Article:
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Icom DD Mode - ID-1, RP-1D/2D and D-Star L-Band General Advice
DD Mode data "repeater" modules are very easy to set up in standalone or "bring your own Linux server" mode.  Plug it in, set the callsign, frequency and IP address/mask via the USB connector and Windows software. Set the Ethernet to "on" and turn off the gateway and links (unless you have some). Then you are good to go. Computers using ID1 radios in the same IP subnet as the repeater can now talk to the repeater, and the Ethernet on the back. We are not fans of DHCP at this point. If your radio does not talk the repeater assume you have RF path problems - the repeaters and protocols seem bulletproof to us. Do not put an ID-1 or a repeater controller on a busy Ethernet hub. They can act like bridges and will bridge all kinds of trash onto the RF path

This frequency band (L-Band) does not provide the "bonus propagation" we have seen on 2 meters. On 2 meters, in our experience, if you put a radio and an 18 inch piece of coat hanger in the air you are good to go. On microwave bands you need line of sight coverage and good antennas and connectors and feed lines.

We have not had good luck with NMO mobile antenna mounts on 1.2G-Alan says they do not look good on his analyzer. The Comet N base mobile antenna systems work great. Radio City stocks them. I have used the Comet 1.2 mobile antennas for years- they are rated to 2.4Ghz.

Invest in an SWR bridge for this band. The Comet CM-120 was about $70.00. You put your ID-1 into FM mode, and press the Push to talk button and ID and you get 10 watts of RF to test your antenna. The lack of obvious adjustments on the repeater (none) is good news and bad news. The bad news is you can't tweak anything. The good news is these are plug and play RF wise and you don't need to tweak them.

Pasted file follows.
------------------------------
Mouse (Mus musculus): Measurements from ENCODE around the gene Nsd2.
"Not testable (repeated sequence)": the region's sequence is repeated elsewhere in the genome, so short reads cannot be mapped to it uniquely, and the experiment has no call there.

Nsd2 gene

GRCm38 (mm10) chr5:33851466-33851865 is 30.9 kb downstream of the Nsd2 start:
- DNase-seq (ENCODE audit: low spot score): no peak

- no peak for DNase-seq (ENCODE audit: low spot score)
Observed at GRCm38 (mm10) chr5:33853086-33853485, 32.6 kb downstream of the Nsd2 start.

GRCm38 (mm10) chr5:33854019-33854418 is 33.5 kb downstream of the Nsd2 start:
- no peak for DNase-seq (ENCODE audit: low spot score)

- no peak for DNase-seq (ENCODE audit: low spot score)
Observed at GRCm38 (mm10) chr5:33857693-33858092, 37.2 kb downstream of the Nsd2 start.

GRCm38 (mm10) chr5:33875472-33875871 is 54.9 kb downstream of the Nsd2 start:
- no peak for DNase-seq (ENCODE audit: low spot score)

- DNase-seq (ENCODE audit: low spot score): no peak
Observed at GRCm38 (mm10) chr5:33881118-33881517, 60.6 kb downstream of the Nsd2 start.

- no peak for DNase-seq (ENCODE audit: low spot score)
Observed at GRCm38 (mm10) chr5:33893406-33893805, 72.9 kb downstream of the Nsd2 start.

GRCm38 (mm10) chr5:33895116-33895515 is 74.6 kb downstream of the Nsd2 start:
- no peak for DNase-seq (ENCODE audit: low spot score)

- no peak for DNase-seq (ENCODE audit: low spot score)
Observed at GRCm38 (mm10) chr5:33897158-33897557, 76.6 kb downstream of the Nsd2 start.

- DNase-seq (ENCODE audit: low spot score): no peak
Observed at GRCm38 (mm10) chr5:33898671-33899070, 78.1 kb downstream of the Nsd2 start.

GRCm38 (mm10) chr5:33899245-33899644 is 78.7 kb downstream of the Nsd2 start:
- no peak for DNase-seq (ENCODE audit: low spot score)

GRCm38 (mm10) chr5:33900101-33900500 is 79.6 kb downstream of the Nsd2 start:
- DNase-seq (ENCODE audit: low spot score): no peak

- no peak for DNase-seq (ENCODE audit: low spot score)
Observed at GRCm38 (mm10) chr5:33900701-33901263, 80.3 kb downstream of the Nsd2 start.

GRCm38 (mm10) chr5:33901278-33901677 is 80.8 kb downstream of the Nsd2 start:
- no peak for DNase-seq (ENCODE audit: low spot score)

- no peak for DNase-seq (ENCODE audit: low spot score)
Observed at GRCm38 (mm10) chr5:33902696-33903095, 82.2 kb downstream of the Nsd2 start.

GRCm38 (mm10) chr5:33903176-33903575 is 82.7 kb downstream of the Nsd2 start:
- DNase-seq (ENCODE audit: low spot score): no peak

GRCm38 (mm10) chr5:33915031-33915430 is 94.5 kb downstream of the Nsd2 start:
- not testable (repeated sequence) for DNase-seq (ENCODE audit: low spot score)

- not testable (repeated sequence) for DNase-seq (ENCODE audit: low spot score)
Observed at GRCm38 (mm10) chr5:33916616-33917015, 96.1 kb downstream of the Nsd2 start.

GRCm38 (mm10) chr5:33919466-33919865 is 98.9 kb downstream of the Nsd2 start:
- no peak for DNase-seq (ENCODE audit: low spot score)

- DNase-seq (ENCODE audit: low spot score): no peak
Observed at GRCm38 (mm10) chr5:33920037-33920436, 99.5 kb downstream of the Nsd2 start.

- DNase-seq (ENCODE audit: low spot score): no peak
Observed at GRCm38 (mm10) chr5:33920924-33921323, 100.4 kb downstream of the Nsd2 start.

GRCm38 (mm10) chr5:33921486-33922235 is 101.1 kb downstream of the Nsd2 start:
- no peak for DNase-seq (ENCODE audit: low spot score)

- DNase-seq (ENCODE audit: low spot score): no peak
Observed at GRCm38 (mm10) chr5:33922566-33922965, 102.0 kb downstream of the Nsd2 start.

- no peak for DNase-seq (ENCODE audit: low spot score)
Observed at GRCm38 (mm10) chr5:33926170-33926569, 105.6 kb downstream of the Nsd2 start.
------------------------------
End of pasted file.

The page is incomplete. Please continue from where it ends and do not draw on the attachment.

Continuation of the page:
The ID-1 settings are a little mysterious. For one to work you need to set it up, and have a good signal to the repeater. On the left is the signal going up then the right is the signal coming down. If you are not seeing displays like this it is likely you have an RF problem. You can test SWR- get an SWR bridge (Comet makes one) and put the rig into FM simplex, tune to a proper FM simplex frequency, key the mic and ID. It's tricky to test SWR on the digital signals. In the case here, KE8TX is the repeater.
1. Computer set with an Ethernet interface on the right fixed IP address and subnet. We do not use DHCP currently (other groups might be).... So for the Mining ARC system you might use 172.16.0.56 as an address for your PC (2-254 are legal, skip .20) and 255.255.255.0 as the subnet mask. We have tended to set the default gateway to the base address of the repeater or the Ethernet on the repeater 172.16.0.20 - no data here on what is best- you can set a DNS server- use the Ethernet address 172.16.0.20 Turn off all the other services on the interface- Netbios, 802.1x, etc. For starters, turn off your other Ethernet interfaces, Internet, etc just until it works the first time. This seems to work both with and without a default gateway set.

2. Use an Ethernet cable not a crossover. And not a switch or hub unless you are the only station(s) on it.

3. Turn on the ID-1 and put in your settings - you need to set your personal callsign "my" TwinsLAN/3M repeater: Your: KC0TQI A RPTR1: KC0TQI G GW: checked - the gateway symbol tells the repeater to direct traffic to the Ethernet interface on the repeater, which is either off, running the Icom Gateway Software or in our case, a Linux appliance running our web server and DNAT etc.

4. The Ethernet should come up (layer 1/2) on the computer, and the lights on the radio should flash when you ping the repeater, and you should see a little boxed lightning bolt flash (xmit) and a little three bar s-meter symbol flash (rx data). The callsign of the repeater should flash on the radio display.

5. If that works you can try the repeater web site - 172.16.0.20 - if that works you are good to go.

I have this working on Windows Server 2008 RC0 in my lab here, and it works with XP and Linux. The ID-1 programming software does not yet support Linux. I have the Internet going on one computer interface and D-Star on the other today - that is pretty cool.